November 2011 Indie Next List
“I loved this story about unlikely friends, each lonely and trapped by labels - trailer trash, brainy dork, and bluefish. I cared deeply about these characters, who are struggling not to be defined by their past expectations, and I cheered for their unconventional teacher who provoked them into seeing their future possibilities. A great book for fans of Katherine Hannigan and Gary Schmidt.”
— Ellen Davis, Dragonwings Bookstore, Waupaca, WI
Thirteen-year-old Travis has a secret: he can't read. But a shrewd teacher and a sassy girl are about to change everything in this witty and deeply moving novel.
Travis is missing his old home in the country, and he's missing his old hound, Rosco. Now there's just the cramped place he shares with his well-meaning but alcoholic grandpa, a new school, and the dreaded routine of passing when he's called on to read out loud. But that's before Travis meets Mr. McQueen, who doesn't take "pass" for an answer--a rare teacher whose savvy persistence has Travis slowly unlocking a book on the natural world. And it's before Travis is noticed by Velveeta, a girl whose wry banter and colorful scarves belie some hard secrets of her own. With sympathy, humor, and disarming honesty, Pat Schmatz brings to life a cast of utterly believable characters--and captures the moments of trust and connection that make all the difference.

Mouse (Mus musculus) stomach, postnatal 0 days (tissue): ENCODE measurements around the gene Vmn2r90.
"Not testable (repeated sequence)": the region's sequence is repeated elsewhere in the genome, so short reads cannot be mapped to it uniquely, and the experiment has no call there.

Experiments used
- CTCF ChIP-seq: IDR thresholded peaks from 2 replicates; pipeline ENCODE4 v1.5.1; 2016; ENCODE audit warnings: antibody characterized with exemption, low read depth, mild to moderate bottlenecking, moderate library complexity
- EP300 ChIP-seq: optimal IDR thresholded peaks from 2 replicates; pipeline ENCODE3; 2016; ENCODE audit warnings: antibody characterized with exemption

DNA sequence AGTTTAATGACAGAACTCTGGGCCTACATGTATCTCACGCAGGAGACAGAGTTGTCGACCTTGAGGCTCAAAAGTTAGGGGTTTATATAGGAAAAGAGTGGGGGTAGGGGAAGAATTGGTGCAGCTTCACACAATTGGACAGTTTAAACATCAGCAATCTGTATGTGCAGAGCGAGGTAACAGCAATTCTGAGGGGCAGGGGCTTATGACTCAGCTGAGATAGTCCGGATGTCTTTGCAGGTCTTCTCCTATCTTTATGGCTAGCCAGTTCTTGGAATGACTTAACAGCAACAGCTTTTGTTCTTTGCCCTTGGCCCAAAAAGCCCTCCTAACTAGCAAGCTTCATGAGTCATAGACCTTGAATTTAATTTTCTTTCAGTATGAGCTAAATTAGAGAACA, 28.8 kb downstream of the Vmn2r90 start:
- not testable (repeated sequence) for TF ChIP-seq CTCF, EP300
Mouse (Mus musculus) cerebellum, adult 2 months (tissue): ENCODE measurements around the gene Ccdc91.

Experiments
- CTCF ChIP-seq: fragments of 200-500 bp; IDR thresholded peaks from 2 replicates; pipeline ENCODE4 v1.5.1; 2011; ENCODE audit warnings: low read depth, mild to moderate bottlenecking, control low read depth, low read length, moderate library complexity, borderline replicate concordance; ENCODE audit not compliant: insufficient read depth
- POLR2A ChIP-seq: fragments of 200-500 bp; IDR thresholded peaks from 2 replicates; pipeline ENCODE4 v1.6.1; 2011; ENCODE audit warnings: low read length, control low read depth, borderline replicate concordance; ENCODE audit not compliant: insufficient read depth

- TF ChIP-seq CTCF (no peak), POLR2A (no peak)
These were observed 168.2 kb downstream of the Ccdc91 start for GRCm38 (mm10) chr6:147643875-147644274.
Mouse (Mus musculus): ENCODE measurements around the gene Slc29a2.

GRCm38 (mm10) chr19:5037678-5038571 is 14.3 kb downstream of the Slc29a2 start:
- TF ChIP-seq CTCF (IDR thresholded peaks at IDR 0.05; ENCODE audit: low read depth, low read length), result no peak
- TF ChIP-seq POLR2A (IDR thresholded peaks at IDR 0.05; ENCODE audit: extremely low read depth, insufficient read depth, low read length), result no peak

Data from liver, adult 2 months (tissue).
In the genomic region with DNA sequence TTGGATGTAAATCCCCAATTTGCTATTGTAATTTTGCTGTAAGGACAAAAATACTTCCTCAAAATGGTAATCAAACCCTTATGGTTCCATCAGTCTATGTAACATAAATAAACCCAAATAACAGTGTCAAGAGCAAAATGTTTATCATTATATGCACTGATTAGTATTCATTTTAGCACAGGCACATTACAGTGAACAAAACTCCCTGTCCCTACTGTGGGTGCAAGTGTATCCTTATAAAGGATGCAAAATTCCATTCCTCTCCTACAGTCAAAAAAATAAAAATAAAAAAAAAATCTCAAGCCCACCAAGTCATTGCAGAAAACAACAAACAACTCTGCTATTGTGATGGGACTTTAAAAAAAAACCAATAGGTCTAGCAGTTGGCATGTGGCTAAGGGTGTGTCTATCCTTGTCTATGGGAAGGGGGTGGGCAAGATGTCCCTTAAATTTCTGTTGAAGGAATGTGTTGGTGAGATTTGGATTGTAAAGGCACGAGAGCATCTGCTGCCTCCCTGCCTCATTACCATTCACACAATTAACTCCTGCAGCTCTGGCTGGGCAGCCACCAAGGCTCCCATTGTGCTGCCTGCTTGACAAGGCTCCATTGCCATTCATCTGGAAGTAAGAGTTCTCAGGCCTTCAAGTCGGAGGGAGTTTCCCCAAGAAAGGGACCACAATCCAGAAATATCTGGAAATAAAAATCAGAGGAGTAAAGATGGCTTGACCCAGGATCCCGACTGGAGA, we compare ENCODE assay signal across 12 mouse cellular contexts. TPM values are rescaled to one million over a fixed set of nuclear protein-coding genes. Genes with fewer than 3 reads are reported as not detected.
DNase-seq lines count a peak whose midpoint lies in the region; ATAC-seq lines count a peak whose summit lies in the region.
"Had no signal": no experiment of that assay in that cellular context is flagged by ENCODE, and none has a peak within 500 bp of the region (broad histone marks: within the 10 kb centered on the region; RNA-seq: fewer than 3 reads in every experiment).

About the Author
Pat Schmatz is the author of three previous books: Mrs. Estronsky and the U.F.O., Mousetraps, and Circle the Truth, which was named a Bank Street College Best Children s Book of the Year. She was awarded the 2010 PEN/Phyllis Naylor Working Writer Fellowship for Bluefish. About the book, she says, I started with Travis, a loner with a kind heart and an eye for beauty. He loved the woods and swamp and had no desire to move out. But when Velveeta s colorful scarves caught his eye and mine all three of us began a walk through the world of possibility. Pat Schmatz lives in rural Wisconsin.
A lovely, understated book that celebrates the possibility of a kind and humane friendship between an eighth-grade girl and boy...this novel is also an ode to the significance of reading in the lives of young people and to a teacher who knows the power literature can wield. Unique and original, believable and poignant, this is a book with power of its own.
—The Horn Book (starred review)
Readers seeking emotional warmth, congenial humor, and an affirmation of forgiveness and friendship will cozy up to these characters.
—Bulletin of the Center for Children's Books (starred review)
Despite the weighty problems the characters face-grief, alcoholism, and bullying among them-Bluefish is a lively, often-humorous, and ultimately hopeful page-turner. It has all the hallmarks of a classic contemporary young adult issues novel. It's packed with memorable and believable characters and powered by the prospect of redemption and just a hint of romance.
—School Library Journal (starred review)